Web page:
Dusty Bonner -- Kentucky: Bonner, a sophomore replacing No. 1 pick Tim Couch, threw for 446 yards and three touchdowns but had two costly interceptions and was sacked eight times in the Wildcats' 56-28 loss to Louisville. He had one interception returned 56 yards for a touchdown and another returned 63 yards to set up a score, and had 10 straight incompletions in the third quarter.

Troy Nunes, Madei Williams, Dee Brown -- Syracuse: Syracuse Coach Paul Pasqualoni, having to replace No. 2 pick Donovan McNabb, used three quarterbacks in the Orangemen's 35-12 win over Toledo. Nunes started, completing 9 of 13 passes for 118 yards and a touchdown. Williams completed one pass and fumbled three times, with one resulting in a safety. Brown, a running back, spent some time under center as an option threat once the game was safely in hand.

A.J. Feeley -- Oregon: In his first game as No. 3 pick Akili Smith's replacement, Feeley threw for a touchdown on his first snap, but the Ducks fell to Michigan State, 27-20. Feeley finished with 343 yards passing and two touchdowns.

Drew Bennett -- UCLA: Bennett, who backed up No. 12 pick Cade McNown for two years, started slowly and was replaced by backup Cory Paus in the first quarter, but he returned to complete 8 of 16 passes for 120 yards and a touchdown as the Bruins beat Boise State, 38-7. Bennett will get the start Saturday against Ohio State.

Vic Penn -- Central Florida: Penn, a junior college transfer replacing Daunte Culpepper, had a tough time in a 47-13 loss to Purdue, completing 24 of 45 passes for one touchdown. He was sacked four times and fumbled once.

Up for Grabs

The wildest ending last weekend took place in Colgate's 28-21 win over Maine Saturday in Hamilton, N.Y.

Maine was driving for the winning score with 48 seconds left in regulation. Quarterback Brian Scott passed to Dwayne Wilmot on the left sideline, and the ball went off Wilmot's fingertips and appeared to hit the ground as an incomplete pass. But the officials ruled the play a fumble, and Colgate's Brandon Tinson scooped the ball up and rambled 66 yards untouched for the winning score.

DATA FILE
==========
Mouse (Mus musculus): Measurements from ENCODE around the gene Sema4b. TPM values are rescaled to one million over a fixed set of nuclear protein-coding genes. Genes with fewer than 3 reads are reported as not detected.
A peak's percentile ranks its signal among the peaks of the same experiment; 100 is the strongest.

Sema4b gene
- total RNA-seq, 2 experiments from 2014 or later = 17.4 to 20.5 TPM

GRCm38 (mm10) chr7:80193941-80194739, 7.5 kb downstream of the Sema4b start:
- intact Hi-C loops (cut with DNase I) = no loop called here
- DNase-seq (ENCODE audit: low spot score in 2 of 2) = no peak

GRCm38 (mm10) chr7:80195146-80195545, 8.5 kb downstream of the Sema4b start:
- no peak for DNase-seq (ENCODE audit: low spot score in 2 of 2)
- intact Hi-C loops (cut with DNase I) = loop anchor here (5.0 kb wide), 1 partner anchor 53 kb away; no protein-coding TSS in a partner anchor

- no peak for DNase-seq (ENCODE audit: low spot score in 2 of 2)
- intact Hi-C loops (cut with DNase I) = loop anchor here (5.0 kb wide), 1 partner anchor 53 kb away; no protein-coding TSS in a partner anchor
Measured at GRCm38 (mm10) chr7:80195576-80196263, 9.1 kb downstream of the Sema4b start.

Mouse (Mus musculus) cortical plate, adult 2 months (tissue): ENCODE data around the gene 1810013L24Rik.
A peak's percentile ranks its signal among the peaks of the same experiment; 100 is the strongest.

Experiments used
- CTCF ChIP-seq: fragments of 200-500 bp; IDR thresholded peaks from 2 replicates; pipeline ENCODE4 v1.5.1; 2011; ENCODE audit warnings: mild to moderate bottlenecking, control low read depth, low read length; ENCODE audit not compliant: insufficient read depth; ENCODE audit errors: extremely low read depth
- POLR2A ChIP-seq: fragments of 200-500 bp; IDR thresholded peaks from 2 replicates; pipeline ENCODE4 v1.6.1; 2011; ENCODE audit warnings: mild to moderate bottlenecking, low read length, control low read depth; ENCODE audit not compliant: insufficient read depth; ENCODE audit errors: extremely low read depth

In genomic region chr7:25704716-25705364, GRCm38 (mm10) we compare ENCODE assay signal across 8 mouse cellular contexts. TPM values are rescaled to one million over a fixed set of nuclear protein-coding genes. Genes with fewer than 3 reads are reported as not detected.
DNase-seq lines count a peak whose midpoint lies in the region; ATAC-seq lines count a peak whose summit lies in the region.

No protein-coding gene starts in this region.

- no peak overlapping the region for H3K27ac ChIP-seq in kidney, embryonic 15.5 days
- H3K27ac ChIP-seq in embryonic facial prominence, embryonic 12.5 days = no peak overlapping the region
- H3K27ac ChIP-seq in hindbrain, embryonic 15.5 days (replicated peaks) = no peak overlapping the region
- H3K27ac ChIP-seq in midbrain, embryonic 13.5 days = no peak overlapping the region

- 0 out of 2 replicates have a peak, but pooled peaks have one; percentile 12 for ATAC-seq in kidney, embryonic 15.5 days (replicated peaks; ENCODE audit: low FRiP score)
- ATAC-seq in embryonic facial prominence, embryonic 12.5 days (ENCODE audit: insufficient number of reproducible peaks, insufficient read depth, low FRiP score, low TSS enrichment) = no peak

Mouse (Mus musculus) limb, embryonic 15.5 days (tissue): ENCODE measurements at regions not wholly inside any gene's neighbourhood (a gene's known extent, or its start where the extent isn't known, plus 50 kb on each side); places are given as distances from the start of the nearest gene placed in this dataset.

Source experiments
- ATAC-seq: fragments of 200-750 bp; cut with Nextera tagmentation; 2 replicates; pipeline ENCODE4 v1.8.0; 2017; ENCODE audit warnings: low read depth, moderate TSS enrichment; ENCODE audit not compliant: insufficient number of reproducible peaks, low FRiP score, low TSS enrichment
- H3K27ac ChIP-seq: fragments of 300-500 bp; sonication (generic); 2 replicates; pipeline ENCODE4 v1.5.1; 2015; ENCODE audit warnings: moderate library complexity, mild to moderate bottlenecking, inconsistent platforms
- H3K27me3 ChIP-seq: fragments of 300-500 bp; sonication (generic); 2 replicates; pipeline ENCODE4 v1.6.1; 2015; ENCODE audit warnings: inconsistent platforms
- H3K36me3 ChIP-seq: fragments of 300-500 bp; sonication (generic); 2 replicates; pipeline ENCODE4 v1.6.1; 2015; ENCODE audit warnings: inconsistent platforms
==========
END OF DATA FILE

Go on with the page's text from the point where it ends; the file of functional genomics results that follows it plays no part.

But that wasn't Maine's only problem in the fourth quarter. The Black Bears intercepted Colgate quarterback Ryan Vena three times in the final four minutes and still lost. Maine also tied the game at 21 with about four minutes left on another controversial call: Vena threw an apparent incompletion after having a pass tipped at the line of scrimmage, but officials ruled Colgate center Kevin Bolis caught the deflection and then fumbled it. Maine cornerback Mike Harvey eventually covered the ball in the end zone for the game-tying score.

Block Party

Surprisingly, Virginia Tech didn't block any punts in its 47-0 win over James Madison last weekend. The Hokies blocked eight last season and have the most blocked kicks of any team this decade. Virginia Tech hosts Alabama-Birmingham, which blocked two Missouri punts in a 31-28 loss Saturday. Not to be outdone, Missouri's Justin Smith blocked a punt that resulted in a touchdown against the Blazers.